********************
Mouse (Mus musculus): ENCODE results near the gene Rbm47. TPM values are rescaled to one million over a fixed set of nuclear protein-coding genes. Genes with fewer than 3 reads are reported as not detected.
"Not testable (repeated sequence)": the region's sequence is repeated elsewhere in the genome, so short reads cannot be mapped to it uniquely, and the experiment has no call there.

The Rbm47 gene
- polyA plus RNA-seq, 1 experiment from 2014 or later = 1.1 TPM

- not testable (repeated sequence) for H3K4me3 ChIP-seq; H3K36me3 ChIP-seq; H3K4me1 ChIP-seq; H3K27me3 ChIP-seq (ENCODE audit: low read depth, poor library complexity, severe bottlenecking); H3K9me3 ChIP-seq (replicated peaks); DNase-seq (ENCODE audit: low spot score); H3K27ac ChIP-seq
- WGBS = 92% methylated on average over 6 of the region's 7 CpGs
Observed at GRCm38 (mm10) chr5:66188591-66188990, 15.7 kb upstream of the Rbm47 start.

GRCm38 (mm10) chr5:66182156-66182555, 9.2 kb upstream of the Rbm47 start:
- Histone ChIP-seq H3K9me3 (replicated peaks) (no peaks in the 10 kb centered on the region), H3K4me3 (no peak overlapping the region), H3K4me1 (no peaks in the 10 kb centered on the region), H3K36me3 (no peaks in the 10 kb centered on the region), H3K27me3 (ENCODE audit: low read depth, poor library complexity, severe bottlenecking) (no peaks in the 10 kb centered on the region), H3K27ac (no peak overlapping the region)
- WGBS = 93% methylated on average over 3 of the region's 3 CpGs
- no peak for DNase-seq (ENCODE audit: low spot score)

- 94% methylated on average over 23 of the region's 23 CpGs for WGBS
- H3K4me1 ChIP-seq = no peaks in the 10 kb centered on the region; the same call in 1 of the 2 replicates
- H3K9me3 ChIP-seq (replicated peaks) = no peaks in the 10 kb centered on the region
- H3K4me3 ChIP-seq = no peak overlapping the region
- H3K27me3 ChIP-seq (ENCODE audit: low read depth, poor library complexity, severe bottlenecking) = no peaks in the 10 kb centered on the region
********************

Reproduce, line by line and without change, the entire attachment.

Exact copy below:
Mouse (Mus musculus): ENCODE results near the gene Rbm47. TPM values are rescaled to one million over a fixed set of nuclear protein-coding genes. Genes with fewer than 3 reads are reported as not detected.
"Not testable (repeated sequence)": the region's sequence is repeated elsewhere in the genome, so short reads cannot be mapped to it uniquely, and the experiment has no call there.

The Rbm47 gene
- polyA plus RNA-seq, 1 experiment from 2014 or later = 1.1 TPM

- not testable (repeated sequence) for H3K4me3 ChIP-seq; H3K36me3 ChIP-seq; H3K4me1 ChIP-seq; H3K27me3 ChIP-seq (ENCODE audit: low read depth, poor library complexity, severe bottlenecking); H3K9me3 ChIP-seq (replicated peaks); DNase-seq (ENCODE audit: low spot score); H3K27ac ChIP-seq
- WGBS = 92% methylated on average over 6 of the region's 7 CpGs
Observed at GRCm38 (mm10) chr5:66188591-66188990, 15.7 kb upstream of the Rbm47 start.

GRCm38 (mm10) chr5:66182156-66182555, 9.2 kb upstream of the Rbm47 start:
- Histone ChIP-seq H3K9me3 (replicated peaks) (no peaks in the 10 kb centered on the region), H3K4me3 (no peak overlapping the region), H3K4me1 (no peaks in the 10 kb centered on the region), H3K36me3 (no peaks in the 10 kb centered on the region), H3K27me3 (ENCODE audit: low read depth, poor library complexity, severe bottlenecking) (no peaks in the 10 kb centered on the region), H3K27ac (no peak overlapping the region)
- WGBS = 93% methylated on average over 3 of the region's 3 CpGs
- no peak for DNase-seq (ENCODE audit: low spot score)

- 94% methylated on average over 23 of the region's 23 CpGs for WGBS
- H3K4me1 ChIP-seq = no peaks in the 10 kb centered on the region; the same call in 1 of the 2 replicates
- H3K9me3 ChIP-seq (replicated peaks) = no peaks in the 10 kb centered on the region
- H3K4me3 ChIP-seq = no peak overlapping the region
- H3K27me3 ChIP-seq (ENCODE audit: low read depth, poor library complexity, severe bottlenecking) = no peaks in the 10 kb centered on the region